Ghana university to develop AI app to detect crop diseases

With the help of the computer webcam, the application can detect the type of crop disease and propose measures to mitigate crop losses

The computer science and informatics department of the University of Energy and Natural Resources (UENR) has received funding for a project to develop an artificial intelligence (AI) application to detect pests and diseases of crops and eventual control.

The application, when completed, will detect diseases of four crops – maize, cassava, cashew and tomatoes – Patrick Kwabena Mensah, a senior lecturer at the department, said in an interview with the GNA in Sunyani.

Mensah is the principal investigator for the AI for Agriculture and Food Systems project.

The senior lecturer said the project is funded by the Kenya-based International Development Research Centre and is expected to be completed in 18 months. Six months have been completed already. The centre is also sourcing funds from Canada.

Completion stage

Mensah said the project is at the development phase and is expected to be completed by July. Farmers will be trained on how the application works in September.

Mensah explained the modalities of the application. He said images healthy and diseased parts of the four selected crops will be taken, then trained as an AI model. This will then be developed into a mobile application and installed on an android phone and iPhone operating system (iOS).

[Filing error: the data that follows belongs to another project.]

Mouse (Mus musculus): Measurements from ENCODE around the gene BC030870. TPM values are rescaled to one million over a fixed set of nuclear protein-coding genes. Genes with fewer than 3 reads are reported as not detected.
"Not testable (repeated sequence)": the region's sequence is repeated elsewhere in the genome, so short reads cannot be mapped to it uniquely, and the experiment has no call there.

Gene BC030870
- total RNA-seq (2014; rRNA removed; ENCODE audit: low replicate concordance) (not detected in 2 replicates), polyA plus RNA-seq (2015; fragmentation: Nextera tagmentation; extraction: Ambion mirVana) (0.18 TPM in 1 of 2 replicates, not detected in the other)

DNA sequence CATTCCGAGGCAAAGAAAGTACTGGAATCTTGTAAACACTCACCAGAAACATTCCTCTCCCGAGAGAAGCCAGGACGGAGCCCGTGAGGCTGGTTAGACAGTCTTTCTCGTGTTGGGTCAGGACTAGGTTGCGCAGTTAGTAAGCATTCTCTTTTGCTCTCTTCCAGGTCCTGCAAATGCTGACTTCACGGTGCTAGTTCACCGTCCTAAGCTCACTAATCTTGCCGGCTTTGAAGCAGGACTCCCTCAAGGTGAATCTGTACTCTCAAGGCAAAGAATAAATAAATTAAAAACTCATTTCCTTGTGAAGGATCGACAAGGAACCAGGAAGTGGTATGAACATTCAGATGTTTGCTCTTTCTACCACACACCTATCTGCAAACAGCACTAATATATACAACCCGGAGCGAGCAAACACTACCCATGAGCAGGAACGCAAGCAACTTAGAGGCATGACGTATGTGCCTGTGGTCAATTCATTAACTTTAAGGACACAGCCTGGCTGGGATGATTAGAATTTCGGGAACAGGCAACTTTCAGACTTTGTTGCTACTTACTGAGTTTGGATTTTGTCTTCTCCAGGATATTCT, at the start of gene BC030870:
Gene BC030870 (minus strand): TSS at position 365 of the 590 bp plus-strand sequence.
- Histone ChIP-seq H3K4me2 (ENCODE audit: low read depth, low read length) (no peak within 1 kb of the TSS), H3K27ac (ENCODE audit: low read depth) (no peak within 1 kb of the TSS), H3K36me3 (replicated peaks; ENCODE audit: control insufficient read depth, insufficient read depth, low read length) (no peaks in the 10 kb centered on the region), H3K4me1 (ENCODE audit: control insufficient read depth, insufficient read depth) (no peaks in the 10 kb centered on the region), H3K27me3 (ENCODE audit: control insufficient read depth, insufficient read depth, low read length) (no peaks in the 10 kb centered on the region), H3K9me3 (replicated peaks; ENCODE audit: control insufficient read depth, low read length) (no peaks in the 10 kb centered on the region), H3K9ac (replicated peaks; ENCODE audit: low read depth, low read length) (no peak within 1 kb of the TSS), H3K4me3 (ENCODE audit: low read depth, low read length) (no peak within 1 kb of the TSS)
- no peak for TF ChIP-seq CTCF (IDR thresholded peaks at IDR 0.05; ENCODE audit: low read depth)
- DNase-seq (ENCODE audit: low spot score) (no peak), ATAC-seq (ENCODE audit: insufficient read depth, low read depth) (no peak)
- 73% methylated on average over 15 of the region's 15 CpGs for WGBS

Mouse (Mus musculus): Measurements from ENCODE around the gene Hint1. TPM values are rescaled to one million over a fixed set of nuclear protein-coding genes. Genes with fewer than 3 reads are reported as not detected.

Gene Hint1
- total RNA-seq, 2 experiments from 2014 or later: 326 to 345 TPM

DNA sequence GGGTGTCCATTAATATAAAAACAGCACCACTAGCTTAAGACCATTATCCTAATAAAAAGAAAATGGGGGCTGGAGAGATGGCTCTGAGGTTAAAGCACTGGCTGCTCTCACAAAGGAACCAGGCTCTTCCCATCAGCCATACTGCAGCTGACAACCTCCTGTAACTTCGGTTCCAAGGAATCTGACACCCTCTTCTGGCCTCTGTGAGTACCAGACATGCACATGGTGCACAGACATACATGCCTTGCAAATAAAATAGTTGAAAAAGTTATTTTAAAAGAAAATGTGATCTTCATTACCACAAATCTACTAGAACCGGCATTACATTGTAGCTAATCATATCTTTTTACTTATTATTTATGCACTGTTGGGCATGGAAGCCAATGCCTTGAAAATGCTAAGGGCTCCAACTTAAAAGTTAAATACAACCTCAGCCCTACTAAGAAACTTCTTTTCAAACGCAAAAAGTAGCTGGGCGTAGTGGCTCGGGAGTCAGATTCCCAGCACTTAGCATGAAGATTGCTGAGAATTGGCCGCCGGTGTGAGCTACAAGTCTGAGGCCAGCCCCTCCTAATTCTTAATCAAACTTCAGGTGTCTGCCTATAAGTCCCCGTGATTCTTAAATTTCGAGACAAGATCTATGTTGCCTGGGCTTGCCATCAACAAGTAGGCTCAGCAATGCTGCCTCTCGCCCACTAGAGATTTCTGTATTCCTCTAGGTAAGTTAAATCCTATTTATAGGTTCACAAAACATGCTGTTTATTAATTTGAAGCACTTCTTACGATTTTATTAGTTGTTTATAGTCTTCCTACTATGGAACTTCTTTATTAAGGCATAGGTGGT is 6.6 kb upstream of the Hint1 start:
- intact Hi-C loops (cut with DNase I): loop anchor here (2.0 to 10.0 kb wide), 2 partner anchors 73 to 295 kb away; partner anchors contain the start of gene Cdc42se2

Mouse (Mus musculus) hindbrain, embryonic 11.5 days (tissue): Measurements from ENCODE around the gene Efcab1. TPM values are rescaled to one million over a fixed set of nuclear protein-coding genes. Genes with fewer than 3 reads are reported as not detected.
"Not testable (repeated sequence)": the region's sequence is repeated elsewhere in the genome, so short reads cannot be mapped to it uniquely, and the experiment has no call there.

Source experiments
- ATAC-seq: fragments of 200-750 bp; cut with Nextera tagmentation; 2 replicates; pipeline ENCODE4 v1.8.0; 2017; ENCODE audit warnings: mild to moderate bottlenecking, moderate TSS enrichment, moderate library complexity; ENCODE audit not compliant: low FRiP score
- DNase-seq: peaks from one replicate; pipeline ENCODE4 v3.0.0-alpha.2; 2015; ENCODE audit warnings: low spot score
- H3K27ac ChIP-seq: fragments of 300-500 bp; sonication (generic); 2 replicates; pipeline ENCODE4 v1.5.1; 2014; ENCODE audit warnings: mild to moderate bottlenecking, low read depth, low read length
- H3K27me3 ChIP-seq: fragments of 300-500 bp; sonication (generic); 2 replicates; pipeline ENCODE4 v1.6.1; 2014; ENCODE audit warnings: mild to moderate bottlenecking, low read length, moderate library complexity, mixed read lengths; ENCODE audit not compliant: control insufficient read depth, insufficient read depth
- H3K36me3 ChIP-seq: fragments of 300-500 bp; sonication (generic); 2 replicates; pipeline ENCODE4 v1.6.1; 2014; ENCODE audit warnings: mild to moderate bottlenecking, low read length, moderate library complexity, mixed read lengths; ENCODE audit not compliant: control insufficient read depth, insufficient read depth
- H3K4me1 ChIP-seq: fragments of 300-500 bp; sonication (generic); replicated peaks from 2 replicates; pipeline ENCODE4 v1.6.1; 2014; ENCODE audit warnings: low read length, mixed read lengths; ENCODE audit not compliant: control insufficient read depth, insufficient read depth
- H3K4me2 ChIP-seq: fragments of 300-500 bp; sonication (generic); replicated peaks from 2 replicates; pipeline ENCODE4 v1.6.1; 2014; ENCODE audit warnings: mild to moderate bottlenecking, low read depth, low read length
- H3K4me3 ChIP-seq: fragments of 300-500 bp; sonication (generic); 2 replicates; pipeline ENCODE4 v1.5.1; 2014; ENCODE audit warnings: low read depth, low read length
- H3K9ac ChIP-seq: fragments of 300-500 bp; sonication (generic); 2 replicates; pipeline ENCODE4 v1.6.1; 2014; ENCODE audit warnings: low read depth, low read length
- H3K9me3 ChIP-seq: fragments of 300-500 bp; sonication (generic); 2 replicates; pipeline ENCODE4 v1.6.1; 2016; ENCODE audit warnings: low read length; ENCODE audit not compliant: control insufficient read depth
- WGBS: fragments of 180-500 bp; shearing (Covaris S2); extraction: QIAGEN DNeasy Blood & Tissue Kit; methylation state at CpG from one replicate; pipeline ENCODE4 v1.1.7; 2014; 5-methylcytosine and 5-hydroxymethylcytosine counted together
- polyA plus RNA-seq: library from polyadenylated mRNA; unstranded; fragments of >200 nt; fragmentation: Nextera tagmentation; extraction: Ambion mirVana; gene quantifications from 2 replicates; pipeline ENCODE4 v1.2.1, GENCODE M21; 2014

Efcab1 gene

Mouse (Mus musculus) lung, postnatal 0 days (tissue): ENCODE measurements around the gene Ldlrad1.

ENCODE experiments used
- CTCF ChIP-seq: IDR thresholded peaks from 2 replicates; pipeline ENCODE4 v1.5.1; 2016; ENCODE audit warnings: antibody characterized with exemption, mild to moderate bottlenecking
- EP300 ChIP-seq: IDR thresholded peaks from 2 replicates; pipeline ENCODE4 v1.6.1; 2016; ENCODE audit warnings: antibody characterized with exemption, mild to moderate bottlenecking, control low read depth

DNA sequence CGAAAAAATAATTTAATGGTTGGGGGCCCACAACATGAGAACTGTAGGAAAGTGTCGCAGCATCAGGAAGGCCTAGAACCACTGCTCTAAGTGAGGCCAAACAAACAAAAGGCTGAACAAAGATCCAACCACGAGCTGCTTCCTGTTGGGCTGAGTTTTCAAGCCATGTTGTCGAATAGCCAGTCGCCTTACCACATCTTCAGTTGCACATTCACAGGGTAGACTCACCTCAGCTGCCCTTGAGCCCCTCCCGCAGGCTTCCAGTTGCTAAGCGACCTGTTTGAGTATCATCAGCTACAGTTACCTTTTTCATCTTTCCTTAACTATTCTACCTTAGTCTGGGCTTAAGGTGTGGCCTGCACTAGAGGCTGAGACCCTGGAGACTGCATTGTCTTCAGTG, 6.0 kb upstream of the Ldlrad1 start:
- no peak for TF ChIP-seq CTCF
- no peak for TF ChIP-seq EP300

He further said a web application will also be developed. A farmer with access to a computer will pluck a leaf from a diseased crop, and with the help of the computer webcam, the application can detect the type of diseases.

Mensah said, with the mobile phone, when farmers notice that a crop has been infected or has an unusual appearance, they “have to take a picture of that part and the application will identify the disease affecting the crop and further prescribe environmentally friendly recommendations about how to control the specific disease.”

He said the team has noticed that most farmers either do not have phones and computers or their phones are not android/iOS-supported, hence as part of the project an “e-kiosk” will be set up in five communities in the pilot phase.

The “e-kiosk”, he said, will have a computer, mobile phone and an attendant to support farmers to detect diseases from their affected crops.

The senior lecturer said the application, when operational, will help boost crop production because it will ensure early detection of pests and diseases and propose measures to mitigate crop losses.




Asaase Radio 99.5 broadcasts on radio via 99.5 in Accra, 98.5 in Kumasi, 99.7 in Tamale, 100.3 in Cape Coast and on our affiliates Bawku FM 101.5 in Bawku, Beats FM 99.9 in Bimbilla, Somua FM 89.9 in Gushegu, Stone City 90.7 in Ho, Mining City 89.5 in Tarkwa and Wale FM 106.9 in Walewale
Tune in or log on to broadcasts 
online:, Sound Garden and TuneIn
Follow us on Twitter: @asaaseradio995
Live streaming: Also on YouTube: Asaase Radio Official.
Join the conversation. Call: 020 000 9951 or 059 415 7777. Or WhatsApp: 020 000 0995.


Show More

Related Articles

Back to top button

Adblock Detected